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The Waterholes Restoration Project

You can visit the specific waterholes in the following link: Waterholes photos

Conservation Project

Natural Waterholes Restoration Project

The Maasai Association is the driving force behind the Waterhole Restoration Project in Merrueshi Group Ranch, Kenya. This is a rangeland management and conservation project aimed at restoring natural waterholes for the benefit of wildlife and Maasai pastoralists.

The waterholes were originally made and maintained by elephants for decades. However, due to prolonged droughts and reduction of elephant population in the region, most waterholes have either silted up or in the process of silting. The waterholes are in desperate need of restoration.

Why are the waterholes silting?

Silting of waterholes is caused by excessive vegetation growth and accumulated mud in the bottom of the waterhole. When a waterhole disappears, the number of wildlife in that area will also fade away. Shortage of water can increase human and wildlife conflict in the area. The objectives for restoring waterholes are to:

• Collect rainwater which would otherwise be lost to evaporation or runoff
• Reduce human and wildlife conflict over shallow wells and boreholes
• Promote tolerance and harmonize the relationship between people and wildlife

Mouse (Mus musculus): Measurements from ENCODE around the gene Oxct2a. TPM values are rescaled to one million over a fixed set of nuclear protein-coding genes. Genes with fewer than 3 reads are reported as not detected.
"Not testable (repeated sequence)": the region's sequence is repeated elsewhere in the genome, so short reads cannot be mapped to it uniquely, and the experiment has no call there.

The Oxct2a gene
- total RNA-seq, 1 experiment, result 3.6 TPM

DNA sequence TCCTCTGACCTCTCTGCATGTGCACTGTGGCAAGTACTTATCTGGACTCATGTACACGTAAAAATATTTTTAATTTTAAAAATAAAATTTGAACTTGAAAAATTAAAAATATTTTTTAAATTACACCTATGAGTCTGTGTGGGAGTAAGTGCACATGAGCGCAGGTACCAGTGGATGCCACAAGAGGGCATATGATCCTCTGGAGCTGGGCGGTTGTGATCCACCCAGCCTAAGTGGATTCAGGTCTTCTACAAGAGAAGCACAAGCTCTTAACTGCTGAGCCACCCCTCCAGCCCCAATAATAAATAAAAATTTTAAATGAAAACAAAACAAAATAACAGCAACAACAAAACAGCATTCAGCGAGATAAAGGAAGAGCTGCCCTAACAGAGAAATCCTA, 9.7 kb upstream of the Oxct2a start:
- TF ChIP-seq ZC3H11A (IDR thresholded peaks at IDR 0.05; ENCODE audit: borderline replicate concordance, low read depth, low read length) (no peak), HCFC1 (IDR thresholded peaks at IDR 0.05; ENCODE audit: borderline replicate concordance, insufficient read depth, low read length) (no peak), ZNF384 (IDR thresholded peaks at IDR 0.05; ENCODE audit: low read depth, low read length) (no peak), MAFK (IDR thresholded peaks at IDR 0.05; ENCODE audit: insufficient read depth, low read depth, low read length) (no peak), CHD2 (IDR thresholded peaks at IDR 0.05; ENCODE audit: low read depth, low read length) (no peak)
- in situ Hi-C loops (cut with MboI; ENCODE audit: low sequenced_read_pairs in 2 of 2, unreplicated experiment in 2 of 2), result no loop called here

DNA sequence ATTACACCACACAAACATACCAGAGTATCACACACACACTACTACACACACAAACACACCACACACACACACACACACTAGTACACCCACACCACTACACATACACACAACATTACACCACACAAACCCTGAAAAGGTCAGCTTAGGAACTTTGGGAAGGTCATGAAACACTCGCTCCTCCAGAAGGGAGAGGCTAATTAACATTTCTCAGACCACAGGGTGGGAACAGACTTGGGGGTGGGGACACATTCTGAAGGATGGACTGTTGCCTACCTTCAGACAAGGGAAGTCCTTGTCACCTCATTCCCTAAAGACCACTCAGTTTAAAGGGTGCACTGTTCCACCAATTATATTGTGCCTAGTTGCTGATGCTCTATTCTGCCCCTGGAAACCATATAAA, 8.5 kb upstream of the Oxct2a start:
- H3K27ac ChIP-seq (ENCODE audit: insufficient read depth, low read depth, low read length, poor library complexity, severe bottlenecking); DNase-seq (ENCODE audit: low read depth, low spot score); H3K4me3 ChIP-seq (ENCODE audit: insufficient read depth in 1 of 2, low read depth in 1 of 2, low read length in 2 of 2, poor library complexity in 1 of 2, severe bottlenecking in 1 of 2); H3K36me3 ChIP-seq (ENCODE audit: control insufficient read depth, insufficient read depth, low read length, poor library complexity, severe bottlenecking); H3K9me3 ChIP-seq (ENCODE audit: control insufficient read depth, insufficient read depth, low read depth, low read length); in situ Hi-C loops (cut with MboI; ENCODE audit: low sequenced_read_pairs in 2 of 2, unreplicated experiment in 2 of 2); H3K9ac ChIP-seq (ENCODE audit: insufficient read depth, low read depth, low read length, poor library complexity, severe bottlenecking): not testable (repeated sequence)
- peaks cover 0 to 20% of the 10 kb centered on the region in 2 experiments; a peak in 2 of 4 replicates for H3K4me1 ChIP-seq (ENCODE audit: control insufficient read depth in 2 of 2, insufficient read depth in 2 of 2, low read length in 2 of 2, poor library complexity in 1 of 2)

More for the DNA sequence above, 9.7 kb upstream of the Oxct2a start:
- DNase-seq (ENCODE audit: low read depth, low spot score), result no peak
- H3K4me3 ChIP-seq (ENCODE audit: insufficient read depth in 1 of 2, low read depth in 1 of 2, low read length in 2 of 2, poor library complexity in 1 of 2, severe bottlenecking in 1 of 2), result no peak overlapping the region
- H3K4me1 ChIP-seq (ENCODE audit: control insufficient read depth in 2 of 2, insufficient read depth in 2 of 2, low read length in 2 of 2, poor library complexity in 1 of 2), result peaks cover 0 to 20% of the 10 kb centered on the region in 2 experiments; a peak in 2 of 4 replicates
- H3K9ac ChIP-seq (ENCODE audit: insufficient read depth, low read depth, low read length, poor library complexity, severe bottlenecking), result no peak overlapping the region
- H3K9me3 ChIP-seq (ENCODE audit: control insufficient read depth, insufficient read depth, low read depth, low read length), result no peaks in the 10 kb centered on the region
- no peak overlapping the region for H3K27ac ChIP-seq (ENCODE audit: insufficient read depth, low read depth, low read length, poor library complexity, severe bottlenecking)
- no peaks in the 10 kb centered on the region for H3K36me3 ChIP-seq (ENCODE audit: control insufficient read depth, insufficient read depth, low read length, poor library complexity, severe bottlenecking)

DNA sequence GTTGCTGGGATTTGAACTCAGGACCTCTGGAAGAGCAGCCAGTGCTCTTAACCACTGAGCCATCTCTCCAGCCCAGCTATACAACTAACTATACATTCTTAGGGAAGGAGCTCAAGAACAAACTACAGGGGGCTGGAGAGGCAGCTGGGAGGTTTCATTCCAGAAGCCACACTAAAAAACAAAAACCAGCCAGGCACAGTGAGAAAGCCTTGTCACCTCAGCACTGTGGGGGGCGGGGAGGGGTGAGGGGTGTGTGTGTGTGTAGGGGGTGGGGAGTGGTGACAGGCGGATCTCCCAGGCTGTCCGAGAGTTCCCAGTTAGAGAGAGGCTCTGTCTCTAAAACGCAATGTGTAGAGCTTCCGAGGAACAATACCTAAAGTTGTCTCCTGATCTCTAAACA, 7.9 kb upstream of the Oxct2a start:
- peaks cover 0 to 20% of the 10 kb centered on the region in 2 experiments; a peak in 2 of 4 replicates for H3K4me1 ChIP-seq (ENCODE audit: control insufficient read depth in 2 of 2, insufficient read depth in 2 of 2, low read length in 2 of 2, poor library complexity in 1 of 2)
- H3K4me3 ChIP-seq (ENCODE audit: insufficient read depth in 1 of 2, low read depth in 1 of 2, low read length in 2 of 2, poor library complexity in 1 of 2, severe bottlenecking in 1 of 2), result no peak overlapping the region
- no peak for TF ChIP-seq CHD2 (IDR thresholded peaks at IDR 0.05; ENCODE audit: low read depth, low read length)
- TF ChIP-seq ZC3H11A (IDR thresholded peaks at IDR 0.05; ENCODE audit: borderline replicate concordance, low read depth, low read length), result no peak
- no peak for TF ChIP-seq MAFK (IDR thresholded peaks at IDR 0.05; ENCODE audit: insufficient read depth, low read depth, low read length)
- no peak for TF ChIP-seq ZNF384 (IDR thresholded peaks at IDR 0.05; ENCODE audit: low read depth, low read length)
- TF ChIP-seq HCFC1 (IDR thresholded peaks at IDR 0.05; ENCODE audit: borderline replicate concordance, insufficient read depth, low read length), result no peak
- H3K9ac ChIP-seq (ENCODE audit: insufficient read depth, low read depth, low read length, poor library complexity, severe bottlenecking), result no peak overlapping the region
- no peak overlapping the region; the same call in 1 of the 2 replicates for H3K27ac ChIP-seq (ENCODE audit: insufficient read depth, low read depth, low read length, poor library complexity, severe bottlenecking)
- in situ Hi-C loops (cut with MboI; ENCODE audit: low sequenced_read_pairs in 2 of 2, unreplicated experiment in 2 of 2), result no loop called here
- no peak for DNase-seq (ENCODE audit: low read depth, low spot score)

• Secure wildlife migration corridors in private ranches
• Increase the number of wildlife in the area

Because of complexities between landowners and wildlife we often restored waterholes in private ranches and encouraged landowners to share the water and pasture with wildlife. We can only restore waterholes in private ranches when the owner agreed not to fence the waterhole and open migration corridors.

Restoring a Waterhole

To restore the waterhole we have to bring in a bulldozer from Nairobi city. It is not always easy to find a bulldozer because most contractors are often reluctant to bring their equipment 300 kilometers into the bush where communication and roads is limited.

Tree planting

The local people must play an important role in order for the project to be successful. The villagers are required to plant drought-tolerant trees around the waterholes. The trees are an effective means to prevent future soil erosion. In addition to restoring the waterhole we also have to restore water channels that direct the water into the waterhole. The Maasai Association will continue to monitor the waterhole for years and make sure that the ranchers are keeping the promise.You can adopt a waterhole in one Click.

Please contact us for any questions regarding this and other projects in our organization.




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Graphic design, data architecture, technical implementation by Ole Maimai,


Facts about Maasai waterholes

This project helps people and wildlife at the same time.

The waterholes require low maintenance and can be maintained by local people without ongoing support from the outside.

The villagers already have a community based management system in place; they only need initial funding to desilt the waterholes. Click to support this project.